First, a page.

• The second episode, "The Creeping Creatures", has a trip to nearby Gatorsburg and a quick capture of some (fake) gator people, but the important part looked like a throwaway scene at first. A flickering sign spells The Dog Dies. A quick scare for Scooby? Nope. A command, or perhaps a piece of advice, and something close to being Arc Words. The quick references to gator mines and wells also seem a joke, but even in a world full of people in ghost costumes, that's clue pointing towards something unnatural.
    • "The Shrieking Madness" features a rather unexpected cameo from Harlan Ellison, Adam Westing as himself and engaging in a spot of petty rivalry with a No Celebrities Were Harmed version of H. P. Lovecraft. It's an amusing cameo, but doesn't seem to be crucial to the series' Myth Arc. Until the series finale, that is... When the gang rewrites reality by erasing the Evil Entity from history, Harlan Ellison turns out to be the only person who remembers the old timeline, thanks to his experiments with speculative fiction. There series ends with him inviting the gang to solve mysteries under him as his pupil...as he takes on the moniker "Mr. E".
  • On Sofia the First, the episode "When You Wish Upon A Well" is at first a regular episode involving Amber's wish for her father to spend more time with her going wrong when Sofia turns into a cat. However, said wish was made with a magic wishing well that results in a major revelation in the series finale "Forever Royal". In addition to revealing the fate of Sofia's previous father, it also reveals that Queen Lorelei, the previous queen, was unable to bear children, and Roland made a wish in the wishing well so that they could have children, who would become Amber and James. Unfortunately, her body was not stable enough to handle it, and she passed away.
  • Star Wars: The Clone Wars: "Senate Spy" may initially seem like padding, but it ends up kicking off a major arc about the second invasion of Geonosis, and ultimately leading to the first appearance of zombies on the show.
  • Star Wars Rebels
    • "Droids in Distress", the second episode, involves the Ghost crew, low on fuel and cash, taking a job to steal weapons from the Empire. They end up running into everyone's favourite droids, R2-D2 and C-3PO, on an undercover mission, and end up having to return the droids to Bail Organa — which, eventually, leads directly to the crew joining the larger Rebellion.
    • "The Call" has the crew encountering a pod of purrgil in a side adventure. However, come the Grand Finale, Ezra summons a large group of them, some of them the size of capital ships, in order to neutralize Thrawn's blockade around Lothal. The purrgil destroy Thrawn's fleet and jump away with Thrawn and Ezra to parts unknown, thus ending their stories in the show and setting up for a sequel show.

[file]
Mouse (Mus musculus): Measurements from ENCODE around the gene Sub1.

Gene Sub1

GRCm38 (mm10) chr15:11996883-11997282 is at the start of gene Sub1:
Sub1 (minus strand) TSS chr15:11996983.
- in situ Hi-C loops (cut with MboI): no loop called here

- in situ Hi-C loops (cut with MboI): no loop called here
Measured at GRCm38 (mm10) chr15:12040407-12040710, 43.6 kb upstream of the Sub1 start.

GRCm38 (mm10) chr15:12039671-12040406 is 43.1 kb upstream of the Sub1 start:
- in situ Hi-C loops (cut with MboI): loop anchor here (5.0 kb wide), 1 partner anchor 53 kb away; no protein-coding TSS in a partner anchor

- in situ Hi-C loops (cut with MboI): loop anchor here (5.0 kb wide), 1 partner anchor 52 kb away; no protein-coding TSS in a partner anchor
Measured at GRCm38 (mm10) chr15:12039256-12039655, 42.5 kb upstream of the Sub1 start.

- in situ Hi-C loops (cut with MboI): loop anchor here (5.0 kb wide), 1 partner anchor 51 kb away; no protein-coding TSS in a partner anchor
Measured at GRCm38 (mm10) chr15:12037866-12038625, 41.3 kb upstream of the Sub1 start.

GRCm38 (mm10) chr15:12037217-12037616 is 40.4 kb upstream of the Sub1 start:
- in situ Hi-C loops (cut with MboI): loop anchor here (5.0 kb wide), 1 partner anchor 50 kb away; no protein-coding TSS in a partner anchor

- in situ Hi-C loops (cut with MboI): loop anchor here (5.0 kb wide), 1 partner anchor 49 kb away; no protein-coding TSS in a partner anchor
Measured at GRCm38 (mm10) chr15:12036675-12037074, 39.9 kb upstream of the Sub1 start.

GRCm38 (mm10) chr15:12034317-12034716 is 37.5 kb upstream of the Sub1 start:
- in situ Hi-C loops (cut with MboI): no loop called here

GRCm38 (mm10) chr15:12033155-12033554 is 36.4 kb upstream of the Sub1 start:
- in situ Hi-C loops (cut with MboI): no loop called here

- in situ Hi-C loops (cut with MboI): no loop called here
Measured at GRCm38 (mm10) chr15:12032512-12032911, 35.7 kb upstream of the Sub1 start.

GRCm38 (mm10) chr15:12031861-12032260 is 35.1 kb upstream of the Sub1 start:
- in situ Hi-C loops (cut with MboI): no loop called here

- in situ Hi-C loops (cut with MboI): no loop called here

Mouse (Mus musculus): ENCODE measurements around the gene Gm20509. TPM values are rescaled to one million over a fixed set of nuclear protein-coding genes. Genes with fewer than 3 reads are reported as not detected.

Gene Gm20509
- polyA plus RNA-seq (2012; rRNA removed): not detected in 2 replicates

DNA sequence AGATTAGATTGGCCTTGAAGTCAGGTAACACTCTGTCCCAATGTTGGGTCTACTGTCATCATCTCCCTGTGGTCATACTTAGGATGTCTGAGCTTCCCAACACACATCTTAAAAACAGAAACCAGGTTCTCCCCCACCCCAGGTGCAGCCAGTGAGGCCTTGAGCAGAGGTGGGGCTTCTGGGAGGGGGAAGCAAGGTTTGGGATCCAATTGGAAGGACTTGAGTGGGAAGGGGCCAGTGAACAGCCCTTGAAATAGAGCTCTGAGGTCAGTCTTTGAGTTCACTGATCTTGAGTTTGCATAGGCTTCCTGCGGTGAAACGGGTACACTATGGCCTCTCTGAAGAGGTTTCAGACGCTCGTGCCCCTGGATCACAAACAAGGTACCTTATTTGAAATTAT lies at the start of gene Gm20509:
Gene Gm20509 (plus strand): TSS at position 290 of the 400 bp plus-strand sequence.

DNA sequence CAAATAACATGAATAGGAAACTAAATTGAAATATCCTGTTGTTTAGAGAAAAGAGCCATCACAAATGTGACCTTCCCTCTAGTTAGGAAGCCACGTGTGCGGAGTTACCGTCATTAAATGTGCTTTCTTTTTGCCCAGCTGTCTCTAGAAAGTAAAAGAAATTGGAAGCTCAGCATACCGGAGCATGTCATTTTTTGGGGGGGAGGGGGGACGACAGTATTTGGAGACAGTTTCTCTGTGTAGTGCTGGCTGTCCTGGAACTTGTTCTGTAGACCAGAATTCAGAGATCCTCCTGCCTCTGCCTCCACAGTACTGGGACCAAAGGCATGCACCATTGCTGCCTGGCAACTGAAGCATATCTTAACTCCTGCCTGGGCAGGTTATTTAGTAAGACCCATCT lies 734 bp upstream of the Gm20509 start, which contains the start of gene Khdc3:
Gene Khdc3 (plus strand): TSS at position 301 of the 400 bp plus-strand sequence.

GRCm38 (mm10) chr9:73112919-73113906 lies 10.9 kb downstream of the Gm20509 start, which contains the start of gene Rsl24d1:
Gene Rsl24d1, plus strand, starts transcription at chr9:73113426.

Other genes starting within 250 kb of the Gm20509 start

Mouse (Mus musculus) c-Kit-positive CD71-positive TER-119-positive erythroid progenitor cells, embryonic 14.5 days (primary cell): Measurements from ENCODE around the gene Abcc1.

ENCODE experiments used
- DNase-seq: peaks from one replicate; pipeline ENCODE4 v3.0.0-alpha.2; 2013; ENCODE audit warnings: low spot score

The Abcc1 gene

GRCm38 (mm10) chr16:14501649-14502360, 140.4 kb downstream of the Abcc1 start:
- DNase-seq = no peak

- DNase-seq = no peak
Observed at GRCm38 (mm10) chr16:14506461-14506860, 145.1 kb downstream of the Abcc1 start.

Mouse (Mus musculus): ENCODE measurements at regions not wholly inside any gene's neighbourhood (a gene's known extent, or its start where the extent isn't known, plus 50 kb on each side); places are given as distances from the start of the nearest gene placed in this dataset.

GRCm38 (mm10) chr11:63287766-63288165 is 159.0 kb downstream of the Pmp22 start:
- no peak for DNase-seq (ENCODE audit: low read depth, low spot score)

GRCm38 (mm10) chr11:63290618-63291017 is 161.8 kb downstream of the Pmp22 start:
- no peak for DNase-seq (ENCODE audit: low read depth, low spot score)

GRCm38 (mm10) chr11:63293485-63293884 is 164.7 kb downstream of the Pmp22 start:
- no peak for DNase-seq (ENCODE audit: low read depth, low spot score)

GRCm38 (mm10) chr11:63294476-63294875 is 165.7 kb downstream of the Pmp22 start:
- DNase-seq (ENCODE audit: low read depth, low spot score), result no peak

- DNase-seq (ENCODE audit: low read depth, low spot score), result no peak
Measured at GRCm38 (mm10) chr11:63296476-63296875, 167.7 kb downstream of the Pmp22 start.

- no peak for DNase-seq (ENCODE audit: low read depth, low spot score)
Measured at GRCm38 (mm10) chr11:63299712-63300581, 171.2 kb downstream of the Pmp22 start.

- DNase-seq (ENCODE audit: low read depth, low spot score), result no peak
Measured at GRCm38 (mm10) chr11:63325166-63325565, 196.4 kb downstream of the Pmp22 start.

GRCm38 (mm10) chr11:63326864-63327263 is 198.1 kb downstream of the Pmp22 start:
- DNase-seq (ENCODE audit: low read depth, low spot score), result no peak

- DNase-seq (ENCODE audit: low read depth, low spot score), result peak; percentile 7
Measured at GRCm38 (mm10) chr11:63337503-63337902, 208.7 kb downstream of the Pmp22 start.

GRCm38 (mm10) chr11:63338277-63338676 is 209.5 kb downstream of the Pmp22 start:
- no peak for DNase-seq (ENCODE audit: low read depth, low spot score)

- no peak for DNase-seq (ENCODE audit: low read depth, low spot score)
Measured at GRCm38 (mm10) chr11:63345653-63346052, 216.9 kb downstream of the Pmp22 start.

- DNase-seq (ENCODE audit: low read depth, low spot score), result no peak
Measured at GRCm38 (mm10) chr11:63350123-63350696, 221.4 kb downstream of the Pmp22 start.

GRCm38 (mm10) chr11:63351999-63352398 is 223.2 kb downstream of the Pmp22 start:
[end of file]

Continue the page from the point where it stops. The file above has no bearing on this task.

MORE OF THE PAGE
• Steven Universe often has mundane sounding episodes which end up having major character or plot related impacts. For example:
    • "Laser Light Cannon" had the Red Eye, a Monster of the Week that seemed to have no importance. In "Marble Madness", it is revealed that it's a probe sent by Peridot, who would become a major reoccurring character and kick off a seasons-long Story Arc. In turn, "Marble Madness" has consequences beyond the obvious story arc that it introduced. Steven's list of humans sets up the Wanted arc, which leads to Lars' death and resurrection, the introduction of the Off-Colors, and Defense Zircon casting doubt on the official story of Pink Diamond's shattering.
    • "Serious Steven" is another lighthearted romp where Steven and the Gems go to collect an artifact with little overall importance. Except for the mural on one of the pyramid walls, which is the first depiction of the Diamonds, who are standing in opposition to Rose Quartz, with the modern Homeworld symbol on the floor.
    • "Steven's Lion": Steven adopts a pink lion. Any episode with Lion's name in the title or with the creature as a major player has major plot importance. Even "Lion 4: Alternate Ending", would end up being this trope yet again, with a later episode revealing that the new location traveled to was, in fact, Pink Diamond's personal ship.
    • "Watermelon Steven" was just a silly episode that revealed that Steven's healing saliva can also give plants sapience, and ended with the watermelon creatures walking into the sea. Two seasons later, in "Super Watermelon Island", the titular island society the Watermelon Stevens created serves as the battleground for the conclusion to the Malachite arc. Then another two seasons later, "Escapism" has Steven use his psychic powers to possess one of them in order to get help from Beach City after getting the rest of the Crystal Gems poofed and himself and Connie imprisoned on Homeworld.